Women in Amy Boesky’s family die young, and they die specifically. The threat of ovarian cancer has hung over the heads of Amy and her two sisters for as long as they can remember. It killed their grandmother, their aunts, their great-aunts. The hallway of their childhood home was filled with the sepia photos of dead relatives, what Boesky calls her “ill-fated, all-female family tree.” All three young women have lived with a heightened timeline, urged by doctors to finish having babies and get preventive surgery by age 35.

The beauty of Boesky’s thoroughly compelling memoir is that she deals matter-of-factly with her horrible, random family inheritance and dwells not on pity but on the life that is lived even underneath its looming shadow. A literature professor, Boesky writes elegantly, almost poetically, about the year in her life during which she had her first child, her sister lost one daughter and gave birth to another, and her mother was diagnosed with cancer (in a cruel twist, it’s not ovarian cancer).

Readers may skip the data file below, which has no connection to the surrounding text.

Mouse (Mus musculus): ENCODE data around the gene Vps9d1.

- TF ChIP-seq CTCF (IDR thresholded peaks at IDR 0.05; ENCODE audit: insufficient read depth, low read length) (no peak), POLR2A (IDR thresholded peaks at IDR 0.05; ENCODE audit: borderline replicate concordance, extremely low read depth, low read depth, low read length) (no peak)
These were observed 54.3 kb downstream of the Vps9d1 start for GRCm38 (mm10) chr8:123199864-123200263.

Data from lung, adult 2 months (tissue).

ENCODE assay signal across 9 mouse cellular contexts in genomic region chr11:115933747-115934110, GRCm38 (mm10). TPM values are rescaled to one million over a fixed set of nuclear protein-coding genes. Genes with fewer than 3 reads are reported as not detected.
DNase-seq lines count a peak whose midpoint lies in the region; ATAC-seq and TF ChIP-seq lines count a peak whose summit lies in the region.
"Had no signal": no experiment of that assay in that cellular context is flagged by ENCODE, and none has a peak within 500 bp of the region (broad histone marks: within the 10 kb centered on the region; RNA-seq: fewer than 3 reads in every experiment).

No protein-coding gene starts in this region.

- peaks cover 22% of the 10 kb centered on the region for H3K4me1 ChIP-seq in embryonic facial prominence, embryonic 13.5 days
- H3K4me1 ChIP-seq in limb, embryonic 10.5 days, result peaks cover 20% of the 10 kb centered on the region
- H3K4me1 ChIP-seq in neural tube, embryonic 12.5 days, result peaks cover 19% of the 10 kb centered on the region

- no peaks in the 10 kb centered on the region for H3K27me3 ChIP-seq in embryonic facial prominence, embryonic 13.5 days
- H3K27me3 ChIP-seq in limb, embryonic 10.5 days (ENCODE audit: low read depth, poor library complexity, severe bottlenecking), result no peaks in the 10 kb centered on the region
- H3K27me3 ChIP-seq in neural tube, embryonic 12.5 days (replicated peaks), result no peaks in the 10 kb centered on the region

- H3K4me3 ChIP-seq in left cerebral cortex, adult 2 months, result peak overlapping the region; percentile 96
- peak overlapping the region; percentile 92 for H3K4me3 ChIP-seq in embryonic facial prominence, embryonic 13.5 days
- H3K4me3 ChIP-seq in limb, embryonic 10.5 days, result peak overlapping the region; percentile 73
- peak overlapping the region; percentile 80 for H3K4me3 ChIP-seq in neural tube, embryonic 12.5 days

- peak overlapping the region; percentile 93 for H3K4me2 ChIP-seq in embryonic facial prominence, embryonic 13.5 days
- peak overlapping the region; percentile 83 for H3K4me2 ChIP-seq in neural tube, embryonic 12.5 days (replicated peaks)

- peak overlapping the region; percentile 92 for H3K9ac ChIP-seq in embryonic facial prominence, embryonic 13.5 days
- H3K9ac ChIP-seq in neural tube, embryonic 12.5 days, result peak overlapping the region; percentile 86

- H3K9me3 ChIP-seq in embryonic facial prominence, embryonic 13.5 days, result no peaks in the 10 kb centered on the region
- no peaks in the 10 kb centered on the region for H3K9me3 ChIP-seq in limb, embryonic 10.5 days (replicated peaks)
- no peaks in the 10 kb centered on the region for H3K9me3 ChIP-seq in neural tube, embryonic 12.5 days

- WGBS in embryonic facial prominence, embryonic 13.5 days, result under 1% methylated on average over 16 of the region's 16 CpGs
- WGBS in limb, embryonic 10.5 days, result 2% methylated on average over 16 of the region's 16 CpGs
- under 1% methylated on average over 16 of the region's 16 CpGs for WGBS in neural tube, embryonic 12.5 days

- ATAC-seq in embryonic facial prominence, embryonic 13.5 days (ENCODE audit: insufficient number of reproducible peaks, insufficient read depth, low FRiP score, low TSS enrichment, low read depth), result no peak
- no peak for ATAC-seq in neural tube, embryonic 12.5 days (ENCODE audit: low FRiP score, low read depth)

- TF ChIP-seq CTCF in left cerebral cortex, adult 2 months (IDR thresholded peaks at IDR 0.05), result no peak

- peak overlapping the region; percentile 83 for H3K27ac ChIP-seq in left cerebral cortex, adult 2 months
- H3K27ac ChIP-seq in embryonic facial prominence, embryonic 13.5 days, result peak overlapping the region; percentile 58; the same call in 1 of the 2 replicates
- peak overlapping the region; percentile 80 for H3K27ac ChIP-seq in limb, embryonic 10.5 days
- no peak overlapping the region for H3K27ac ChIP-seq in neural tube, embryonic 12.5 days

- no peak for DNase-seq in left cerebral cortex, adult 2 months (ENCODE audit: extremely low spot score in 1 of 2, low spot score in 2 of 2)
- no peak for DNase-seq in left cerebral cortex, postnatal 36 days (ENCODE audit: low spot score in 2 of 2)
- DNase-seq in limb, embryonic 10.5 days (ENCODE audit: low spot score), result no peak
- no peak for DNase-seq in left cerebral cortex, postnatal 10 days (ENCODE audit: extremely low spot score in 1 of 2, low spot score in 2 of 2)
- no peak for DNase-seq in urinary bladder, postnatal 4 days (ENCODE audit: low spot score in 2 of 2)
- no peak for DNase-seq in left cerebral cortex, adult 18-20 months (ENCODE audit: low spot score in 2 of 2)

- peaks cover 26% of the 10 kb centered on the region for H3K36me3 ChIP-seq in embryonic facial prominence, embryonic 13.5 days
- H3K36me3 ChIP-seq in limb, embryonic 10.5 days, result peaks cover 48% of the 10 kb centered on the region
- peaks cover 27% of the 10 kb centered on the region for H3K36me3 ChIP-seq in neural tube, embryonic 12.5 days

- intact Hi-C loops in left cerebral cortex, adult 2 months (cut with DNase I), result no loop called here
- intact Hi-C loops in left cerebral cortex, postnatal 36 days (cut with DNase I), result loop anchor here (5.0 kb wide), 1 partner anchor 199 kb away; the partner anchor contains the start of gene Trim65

Boesky perfectly captures the prickly, competitive, always loving way she and her sisters cope with their own genetic code and their mother’s illness. They are not above gallows humor (they call their mother’s chemotherapy drug F-U) and the occasional neurotic lapse, sure that any lump or bump is a sign of doom. As satisfying as any novel, What We Have is about coming to terms with the fact that living life means facing down time.

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